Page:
Definition of spoor in English:


Pronunciation: /spʊə//spɔː/


  • 1The track or scent of an animal.

    ‘they searched around the hut for a spoor’
    [mass noun] ‘the trail is marked by wolf spoor’
    • ‘He said police then followed spoors into the Santa informal settlement and saw the cattle with an unidentified man.’
    • ‘The spoor was fresher, and the side trails of the leopard's continued presence in the area told them they were approaching her lair.’
    • ‘On the windowsill, the pigeon is gone, but it has left its spoor.’
    • ‘He found the spoor easily enough and followed it for about a minute, but then it forked.’
    • ‘They followed cattle spoors for about seven kilometres and found 66 of the cattle scattered over a distance of 10 km.’
    • ‘As it was vanishing on the hill-tops, a group of enthusiasts preferred to forgo arguing and, grasping their spears, were soon busy tracking its spoor on the soft soil in the crevices among the boulders.’
    • ‘He located the fox's spoor and loped along in pursuit.’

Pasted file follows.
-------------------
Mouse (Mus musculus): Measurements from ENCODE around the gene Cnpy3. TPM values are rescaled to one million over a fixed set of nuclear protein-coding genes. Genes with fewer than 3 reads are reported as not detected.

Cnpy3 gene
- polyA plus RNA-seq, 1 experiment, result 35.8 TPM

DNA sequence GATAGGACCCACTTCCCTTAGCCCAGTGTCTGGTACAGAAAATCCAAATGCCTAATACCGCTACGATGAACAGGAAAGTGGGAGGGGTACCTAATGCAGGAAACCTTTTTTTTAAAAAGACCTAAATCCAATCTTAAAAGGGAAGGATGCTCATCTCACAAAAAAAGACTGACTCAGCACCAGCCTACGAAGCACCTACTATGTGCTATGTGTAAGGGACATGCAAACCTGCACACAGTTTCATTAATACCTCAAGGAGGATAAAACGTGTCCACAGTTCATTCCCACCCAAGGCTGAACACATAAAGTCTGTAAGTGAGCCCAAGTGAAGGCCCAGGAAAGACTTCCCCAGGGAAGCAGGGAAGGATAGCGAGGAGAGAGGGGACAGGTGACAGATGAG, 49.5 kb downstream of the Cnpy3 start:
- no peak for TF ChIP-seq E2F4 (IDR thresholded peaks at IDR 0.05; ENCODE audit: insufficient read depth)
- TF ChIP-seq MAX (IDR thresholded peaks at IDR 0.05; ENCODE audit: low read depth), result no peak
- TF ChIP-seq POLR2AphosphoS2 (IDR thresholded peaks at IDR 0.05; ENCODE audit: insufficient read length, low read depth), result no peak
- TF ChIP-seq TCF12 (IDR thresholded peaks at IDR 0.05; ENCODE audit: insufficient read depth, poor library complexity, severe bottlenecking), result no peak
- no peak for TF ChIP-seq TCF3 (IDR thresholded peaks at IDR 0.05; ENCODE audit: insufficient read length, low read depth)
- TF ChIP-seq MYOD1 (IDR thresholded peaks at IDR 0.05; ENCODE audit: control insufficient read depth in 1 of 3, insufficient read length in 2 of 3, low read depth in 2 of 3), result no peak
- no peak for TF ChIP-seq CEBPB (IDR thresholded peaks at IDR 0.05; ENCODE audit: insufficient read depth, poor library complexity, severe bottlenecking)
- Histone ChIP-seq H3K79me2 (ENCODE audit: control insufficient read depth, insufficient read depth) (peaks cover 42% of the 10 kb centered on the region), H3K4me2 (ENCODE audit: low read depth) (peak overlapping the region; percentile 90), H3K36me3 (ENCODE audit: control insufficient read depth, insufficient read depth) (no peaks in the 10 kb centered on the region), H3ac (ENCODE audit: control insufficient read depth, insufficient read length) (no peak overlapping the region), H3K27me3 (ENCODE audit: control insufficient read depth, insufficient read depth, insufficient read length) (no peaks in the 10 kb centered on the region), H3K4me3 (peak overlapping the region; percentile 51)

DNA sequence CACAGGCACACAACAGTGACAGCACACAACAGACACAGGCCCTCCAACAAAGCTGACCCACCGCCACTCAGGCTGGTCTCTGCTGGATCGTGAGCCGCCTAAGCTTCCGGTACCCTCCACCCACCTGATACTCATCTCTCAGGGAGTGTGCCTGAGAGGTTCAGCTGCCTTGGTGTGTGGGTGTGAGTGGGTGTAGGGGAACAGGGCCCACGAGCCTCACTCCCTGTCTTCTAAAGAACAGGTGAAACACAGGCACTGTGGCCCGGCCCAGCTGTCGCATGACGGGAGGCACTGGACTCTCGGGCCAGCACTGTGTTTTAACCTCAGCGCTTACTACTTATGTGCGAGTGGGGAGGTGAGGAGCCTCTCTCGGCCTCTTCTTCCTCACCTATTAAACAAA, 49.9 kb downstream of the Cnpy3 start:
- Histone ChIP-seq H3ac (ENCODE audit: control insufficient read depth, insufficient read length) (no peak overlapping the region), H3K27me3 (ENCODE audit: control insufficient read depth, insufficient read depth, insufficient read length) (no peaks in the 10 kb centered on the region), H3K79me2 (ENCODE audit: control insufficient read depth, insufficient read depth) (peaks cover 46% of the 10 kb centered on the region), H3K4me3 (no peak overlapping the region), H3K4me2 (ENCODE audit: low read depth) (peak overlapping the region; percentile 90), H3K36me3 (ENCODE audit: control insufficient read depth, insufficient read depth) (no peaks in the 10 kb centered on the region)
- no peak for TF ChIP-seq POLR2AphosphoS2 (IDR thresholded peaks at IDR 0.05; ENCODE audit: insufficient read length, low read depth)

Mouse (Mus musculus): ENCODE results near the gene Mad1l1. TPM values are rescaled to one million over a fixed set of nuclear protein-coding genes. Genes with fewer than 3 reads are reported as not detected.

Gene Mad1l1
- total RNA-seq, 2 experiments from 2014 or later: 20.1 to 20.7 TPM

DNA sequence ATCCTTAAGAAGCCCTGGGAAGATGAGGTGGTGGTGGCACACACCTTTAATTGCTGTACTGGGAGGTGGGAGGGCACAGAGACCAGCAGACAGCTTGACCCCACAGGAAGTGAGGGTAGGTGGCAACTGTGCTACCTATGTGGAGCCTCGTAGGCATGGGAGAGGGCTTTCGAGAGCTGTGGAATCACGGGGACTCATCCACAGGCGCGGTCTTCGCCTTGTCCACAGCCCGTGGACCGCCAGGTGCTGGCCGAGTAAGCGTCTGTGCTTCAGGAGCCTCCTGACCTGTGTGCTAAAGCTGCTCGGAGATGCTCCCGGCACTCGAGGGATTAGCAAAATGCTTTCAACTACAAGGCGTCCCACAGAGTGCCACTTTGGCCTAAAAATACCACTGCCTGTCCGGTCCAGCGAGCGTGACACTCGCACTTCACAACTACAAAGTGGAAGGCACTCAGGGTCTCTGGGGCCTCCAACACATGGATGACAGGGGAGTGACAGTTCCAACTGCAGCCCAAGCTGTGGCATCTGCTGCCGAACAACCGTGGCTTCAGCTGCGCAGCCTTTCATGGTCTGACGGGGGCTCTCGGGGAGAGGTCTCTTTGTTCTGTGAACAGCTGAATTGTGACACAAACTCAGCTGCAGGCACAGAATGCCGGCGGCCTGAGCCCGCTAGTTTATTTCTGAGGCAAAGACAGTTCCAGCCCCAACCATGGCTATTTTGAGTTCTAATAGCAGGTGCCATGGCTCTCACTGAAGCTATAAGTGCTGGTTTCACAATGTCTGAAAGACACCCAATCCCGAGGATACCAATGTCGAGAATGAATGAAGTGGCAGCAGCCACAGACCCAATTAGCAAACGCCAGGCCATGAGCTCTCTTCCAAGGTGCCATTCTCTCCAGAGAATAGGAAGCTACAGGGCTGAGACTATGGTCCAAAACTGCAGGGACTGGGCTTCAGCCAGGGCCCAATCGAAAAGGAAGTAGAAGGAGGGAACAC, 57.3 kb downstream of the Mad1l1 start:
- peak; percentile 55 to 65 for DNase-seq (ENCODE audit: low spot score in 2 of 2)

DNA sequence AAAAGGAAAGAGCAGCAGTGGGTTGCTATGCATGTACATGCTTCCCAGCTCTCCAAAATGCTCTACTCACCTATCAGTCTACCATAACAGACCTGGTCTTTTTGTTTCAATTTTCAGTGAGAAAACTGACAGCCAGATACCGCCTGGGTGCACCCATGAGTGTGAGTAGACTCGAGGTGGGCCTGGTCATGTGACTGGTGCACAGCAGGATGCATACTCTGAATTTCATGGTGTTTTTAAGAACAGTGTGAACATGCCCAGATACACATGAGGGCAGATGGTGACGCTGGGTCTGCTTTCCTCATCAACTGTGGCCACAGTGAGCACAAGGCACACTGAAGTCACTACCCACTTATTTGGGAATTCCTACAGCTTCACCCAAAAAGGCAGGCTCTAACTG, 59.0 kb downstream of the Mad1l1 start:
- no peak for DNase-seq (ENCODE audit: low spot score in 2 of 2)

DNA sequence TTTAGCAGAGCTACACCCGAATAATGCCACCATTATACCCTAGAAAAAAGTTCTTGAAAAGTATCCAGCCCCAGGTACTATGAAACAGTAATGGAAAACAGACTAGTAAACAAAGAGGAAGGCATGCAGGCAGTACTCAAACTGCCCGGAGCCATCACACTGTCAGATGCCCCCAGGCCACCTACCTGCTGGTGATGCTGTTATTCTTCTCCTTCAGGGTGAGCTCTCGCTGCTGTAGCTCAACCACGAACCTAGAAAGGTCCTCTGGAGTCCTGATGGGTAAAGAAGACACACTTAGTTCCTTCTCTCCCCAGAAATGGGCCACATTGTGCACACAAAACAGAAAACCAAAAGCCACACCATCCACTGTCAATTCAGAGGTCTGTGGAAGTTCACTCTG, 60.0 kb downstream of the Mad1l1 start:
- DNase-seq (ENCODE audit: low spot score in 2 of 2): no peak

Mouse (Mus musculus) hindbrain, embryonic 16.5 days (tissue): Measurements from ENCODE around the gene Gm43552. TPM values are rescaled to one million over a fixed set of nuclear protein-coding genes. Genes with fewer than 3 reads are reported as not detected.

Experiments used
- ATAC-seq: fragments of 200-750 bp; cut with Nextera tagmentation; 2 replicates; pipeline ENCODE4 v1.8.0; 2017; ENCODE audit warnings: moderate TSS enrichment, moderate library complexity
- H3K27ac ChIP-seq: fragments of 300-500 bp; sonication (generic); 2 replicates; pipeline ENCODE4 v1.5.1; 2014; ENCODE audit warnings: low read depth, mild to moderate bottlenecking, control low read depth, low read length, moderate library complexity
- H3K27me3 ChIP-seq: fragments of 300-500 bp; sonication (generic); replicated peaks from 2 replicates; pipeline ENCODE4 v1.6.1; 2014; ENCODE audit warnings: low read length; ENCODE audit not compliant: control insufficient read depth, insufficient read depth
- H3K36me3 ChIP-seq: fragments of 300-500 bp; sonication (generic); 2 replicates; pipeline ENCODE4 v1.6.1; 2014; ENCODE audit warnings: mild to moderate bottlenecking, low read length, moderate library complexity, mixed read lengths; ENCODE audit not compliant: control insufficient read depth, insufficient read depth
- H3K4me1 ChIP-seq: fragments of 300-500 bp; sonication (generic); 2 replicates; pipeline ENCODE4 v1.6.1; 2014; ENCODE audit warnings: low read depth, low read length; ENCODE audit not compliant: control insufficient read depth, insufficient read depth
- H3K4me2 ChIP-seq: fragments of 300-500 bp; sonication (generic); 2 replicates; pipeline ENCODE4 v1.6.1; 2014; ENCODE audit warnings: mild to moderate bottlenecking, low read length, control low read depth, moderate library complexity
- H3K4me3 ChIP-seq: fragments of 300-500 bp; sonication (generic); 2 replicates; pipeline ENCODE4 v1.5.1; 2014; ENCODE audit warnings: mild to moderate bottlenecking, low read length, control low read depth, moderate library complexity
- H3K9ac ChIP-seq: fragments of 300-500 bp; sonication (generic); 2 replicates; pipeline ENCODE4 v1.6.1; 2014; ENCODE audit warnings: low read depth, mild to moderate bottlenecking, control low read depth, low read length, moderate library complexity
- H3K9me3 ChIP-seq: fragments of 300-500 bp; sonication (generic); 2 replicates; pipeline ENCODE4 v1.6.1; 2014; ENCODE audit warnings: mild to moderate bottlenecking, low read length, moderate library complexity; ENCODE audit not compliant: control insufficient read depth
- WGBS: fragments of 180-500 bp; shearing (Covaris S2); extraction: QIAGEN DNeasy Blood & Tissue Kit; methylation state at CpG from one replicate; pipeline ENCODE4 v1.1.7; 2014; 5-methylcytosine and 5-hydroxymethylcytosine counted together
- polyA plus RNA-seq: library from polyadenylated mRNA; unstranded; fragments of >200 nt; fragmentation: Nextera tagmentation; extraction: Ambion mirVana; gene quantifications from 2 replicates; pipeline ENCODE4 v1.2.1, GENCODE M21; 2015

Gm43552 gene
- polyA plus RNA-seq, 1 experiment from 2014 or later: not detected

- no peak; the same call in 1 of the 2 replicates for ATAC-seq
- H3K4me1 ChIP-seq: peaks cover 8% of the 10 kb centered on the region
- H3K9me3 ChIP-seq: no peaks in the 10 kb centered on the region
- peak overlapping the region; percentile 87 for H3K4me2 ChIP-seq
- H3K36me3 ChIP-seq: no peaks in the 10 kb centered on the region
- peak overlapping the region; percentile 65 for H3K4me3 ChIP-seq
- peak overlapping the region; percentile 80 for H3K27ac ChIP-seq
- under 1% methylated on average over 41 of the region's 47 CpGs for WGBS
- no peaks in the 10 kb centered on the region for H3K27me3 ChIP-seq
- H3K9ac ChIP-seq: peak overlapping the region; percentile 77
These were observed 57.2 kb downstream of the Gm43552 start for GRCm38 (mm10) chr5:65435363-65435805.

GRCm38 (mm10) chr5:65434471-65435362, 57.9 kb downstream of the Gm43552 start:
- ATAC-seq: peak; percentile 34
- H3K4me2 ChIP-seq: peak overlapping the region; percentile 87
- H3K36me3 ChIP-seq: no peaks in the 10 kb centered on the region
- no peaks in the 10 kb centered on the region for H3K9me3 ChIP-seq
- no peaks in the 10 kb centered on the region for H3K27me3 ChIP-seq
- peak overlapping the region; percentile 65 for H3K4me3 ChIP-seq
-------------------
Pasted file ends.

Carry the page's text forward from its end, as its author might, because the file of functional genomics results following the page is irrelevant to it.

• ‘The gasping clouds of my breath mingled with the fog as I followed the spoor, pushing through denuded branches and the winter skeletons of undergrowth.’
    spoor, trail, track
    View synonyms
    1. 1.1South African The track of a wagon or motor vehicle.


  • Follow the track or scent of (an animal or person)

    ‘taking the spear, he set off to spoor the man’
    • ‘But those who have spoored him across the country on his speaking engagements say he is a deeply moralistic man who feels strongly about principles and public conduct.’
    • ‘The three bulls, according to the natives, had been spoored into the dense patch of bush above the kloof.’
    • ‘Game is spoored, stalked and watched under supervision of experienced guides.’


Early 19th century: from Afrikaans, from Middle Dutch spor, of Germanic origin.